Not exactly a new-comer in the suspension fork class, Pike comes with a different concept and state of the art technology, in order to place itself as the best enduro fork available. And not only does it aim to be number 1, it actually is! Sometime ago, about close to 2005, the 140mm-travel Pike went extinct, but all for the best of it, because it pays a good lesson to the Phoenix myth, as it came back with a force that’s bound to change mountainbiking world order.
Jumping over the initial exhilaration triggered by the Pike, you can notice the 35mm stanchions, size identical to that of the Boxxer, therefore very strong and 1mm thicker than Fox’s Talas Factory. It further implies a high degree of frontal stiffness that you can fully feel in the case of this 160mm-travel fork. Actually, it must be one of the most sturdy forks I’ve rode so far. Before going on, it’s worth mentioning that the Pike RCT3 has versions for all the 3 major wheel sizes.
Elegance also characterizes this fork, the crown’s and stanchion’s shapes being nothing less than works of natural art, carefully molded like the wind does with sand. Indeed, there is also a functional catch in this case, this particular shape acting as an enhancer for both stiffness and strength. On the right side you can find the SAG indicator, and also the lock-out and rebound settings.
Tuned with the right amount of pressure, I set off towards demanding trails, with lots of ups, downs, bumps, rocks and so on, just to find out how much can the Pike take. No challenge I threw at it wore it out, and it seemes the Pike goes along very well even with drops, mainly thanks to the Rapid Recovery system, an innovation which, as the name spells it, helps it recover in no time. The difference is that it doesn’t do it in a brutal manner, allowing some rebound, but just as much as neccessary in order to be up to the task of absorbing shocks the very next moment. This also goes for larger bumps, the system aiding sensibly the fork.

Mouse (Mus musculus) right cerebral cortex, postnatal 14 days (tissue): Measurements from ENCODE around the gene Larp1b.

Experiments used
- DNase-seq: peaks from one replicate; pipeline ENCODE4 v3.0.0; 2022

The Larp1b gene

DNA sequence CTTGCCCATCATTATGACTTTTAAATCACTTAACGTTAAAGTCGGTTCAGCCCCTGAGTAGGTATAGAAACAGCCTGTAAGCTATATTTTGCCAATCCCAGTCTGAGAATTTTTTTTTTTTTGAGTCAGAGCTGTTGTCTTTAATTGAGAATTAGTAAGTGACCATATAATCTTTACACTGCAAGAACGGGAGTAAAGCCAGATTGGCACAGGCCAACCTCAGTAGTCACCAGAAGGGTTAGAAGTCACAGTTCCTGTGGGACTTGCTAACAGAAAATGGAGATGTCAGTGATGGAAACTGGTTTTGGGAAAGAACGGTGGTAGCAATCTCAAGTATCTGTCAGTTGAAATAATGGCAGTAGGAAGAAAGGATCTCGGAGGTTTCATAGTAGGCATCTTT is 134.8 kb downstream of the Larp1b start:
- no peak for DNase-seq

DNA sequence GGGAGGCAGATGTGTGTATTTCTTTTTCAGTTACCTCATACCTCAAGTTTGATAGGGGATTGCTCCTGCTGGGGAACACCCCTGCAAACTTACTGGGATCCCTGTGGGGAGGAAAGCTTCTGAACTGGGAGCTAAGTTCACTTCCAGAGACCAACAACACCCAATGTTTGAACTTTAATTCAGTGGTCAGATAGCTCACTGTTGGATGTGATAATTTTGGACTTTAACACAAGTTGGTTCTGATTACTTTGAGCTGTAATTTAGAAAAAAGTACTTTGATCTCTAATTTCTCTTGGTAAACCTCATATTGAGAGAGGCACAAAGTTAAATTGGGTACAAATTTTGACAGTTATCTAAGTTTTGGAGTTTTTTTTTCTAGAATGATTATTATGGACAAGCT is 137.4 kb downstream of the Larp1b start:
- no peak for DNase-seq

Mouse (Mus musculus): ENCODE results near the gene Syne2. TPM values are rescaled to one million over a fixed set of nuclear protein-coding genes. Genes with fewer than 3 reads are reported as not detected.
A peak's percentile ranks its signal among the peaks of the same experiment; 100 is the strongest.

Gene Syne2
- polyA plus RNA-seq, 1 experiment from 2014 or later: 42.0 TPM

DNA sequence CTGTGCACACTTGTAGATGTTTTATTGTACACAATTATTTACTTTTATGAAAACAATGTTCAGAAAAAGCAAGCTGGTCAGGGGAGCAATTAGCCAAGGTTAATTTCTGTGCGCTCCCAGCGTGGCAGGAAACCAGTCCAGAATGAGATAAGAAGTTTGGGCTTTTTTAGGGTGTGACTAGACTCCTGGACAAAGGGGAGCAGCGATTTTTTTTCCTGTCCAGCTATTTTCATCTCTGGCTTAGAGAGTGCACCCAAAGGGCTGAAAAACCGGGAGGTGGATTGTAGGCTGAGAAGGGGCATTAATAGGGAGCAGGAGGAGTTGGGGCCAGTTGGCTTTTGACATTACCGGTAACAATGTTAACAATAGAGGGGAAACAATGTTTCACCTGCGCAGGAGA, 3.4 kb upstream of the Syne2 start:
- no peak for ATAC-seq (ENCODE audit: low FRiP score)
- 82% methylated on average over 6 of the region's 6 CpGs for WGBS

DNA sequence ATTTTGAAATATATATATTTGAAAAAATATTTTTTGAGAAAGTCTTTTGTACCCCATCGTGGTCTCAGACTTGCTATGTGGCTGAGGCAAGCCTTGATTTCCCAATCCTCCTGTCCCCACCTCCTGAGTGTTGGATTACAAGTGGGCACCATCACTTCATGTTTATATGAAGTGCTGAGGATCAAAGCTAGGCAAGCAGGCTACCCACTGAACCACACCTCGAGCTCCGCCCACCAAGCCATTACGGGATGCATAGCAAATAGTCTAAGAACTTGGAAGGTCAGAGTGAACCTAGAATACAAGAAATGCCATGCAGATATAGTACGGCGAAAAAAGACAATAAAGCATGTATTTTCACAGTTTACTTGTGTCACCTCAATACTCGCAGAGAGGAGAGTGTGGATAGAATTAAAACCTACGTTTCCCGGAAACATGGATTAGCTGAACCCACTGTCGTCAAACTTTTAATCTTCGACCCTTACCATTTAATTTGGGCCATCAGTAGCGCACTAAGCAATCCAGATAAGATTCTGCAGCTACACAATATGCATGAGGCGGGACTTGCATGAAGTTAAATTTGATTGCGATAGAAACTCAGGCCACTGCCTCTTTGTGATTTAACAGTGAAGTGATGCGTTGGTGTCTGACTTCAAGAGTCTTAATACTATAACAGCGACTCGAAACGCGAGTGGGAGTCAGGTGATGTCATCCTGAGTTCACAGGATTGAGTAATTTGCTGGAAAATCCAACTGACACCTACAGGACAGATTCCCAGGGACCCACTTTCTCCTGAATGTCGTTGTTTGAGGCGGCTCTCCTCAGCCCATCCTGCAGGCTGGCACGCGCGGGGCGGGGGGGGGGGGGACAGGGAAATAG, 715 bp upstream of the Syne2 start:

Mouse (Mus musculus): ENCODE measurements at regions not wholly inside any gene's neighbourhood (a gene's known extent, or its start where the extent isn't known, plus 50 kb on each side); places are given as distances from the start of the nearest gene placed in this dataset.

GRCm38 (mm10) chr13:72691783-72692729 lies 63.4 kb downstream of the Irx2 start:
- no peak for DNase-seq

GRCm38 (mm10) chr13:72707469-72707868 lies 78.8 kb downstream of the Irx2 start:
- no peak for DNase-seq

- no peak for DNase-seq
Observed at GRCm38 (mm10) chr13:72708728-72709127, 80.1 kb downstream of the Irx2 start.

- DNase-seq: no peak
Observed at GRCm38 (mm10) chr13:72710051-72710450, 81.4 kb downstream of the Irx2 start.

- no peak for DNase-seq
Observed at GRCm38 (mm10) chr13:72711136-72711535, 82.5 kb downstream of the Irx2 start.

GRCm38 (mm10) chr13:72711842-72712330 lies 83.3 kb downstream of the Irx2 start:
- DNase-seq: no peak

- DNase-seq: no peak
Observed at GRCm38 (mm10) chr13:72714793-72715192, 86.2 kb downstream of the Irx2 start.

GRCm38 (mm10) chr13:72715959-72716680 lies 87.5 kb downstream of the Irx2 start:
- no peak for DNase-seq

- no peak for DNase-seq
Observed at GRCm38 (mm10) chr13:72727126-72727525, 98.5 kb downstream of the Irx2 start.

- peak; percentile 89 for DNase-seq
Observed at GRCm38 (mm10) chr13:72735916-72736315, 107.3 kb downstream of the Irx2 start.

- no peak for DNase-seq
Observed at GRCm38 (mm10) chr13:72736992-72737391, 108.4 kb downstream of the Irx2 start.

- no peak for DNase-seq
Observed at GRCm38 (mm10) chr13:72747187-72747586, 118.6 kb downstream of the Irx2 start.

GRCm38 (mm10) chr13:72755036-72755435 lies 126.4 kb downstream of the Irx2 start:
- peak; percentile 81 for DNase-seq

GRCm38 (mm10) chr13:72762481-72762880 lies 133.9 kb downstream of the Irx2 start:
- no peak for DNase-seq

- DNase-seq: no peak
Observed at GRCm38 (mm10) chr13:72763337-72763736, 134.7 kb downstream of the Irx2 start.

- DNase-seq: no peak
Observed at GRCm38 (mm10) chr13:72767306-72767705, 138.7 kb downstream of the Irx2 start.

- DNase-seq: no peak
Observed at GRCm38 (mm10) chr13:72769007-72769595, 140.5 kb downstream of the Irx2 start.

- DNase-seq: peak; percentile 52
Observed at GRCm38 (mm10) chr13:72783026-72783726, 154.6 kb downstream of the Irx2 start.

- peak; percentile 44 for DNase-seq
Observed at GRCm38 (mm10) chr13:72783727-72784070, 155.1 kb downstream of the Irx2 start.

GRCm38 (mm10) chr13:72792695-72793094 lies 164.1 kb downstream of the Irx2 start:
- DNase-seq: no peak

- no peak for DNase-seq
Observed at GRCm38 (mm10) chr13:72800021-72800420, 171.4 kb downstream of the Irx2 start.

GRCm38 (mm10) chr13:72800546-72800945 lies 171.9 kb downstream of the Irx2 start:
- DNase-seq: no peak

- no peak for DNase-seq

Pike is also very sensitive, with the stanchions smoothly gliding along, making you want to lean on it even when not moving, for the simple pleasure of it. Nothing to add in the case of turning, either.
In order to make things simple, on the right arm sits a command with 3 options: open, pedal, lock. It’s a feature found on other forks which deliver good performance too, open being recommended for descending, pedal for light uphill and flat terrain, and lock for climbing.
As a conclusion, the new Rock Shox Pike messed up my view of the currently offered forks. It leaves behind the Fox 34 Talas Factory by a lot, this being said by an owner of no less than 3 Fox forks. It’s weight is acceptable. Functionality raises the bar in this class. The MSRP of 989 euros is a further reason to aim for this fork, while the Solo Air version’s price even reaches 790 euros. The Dual Position version claims more from your wallet, but allows shrinking the travel from 160mm to 130mm. But both versions are tough and handle with no trace of problem a 200mm rotor. Why in the world doesn’t it just write on it: Simply the best?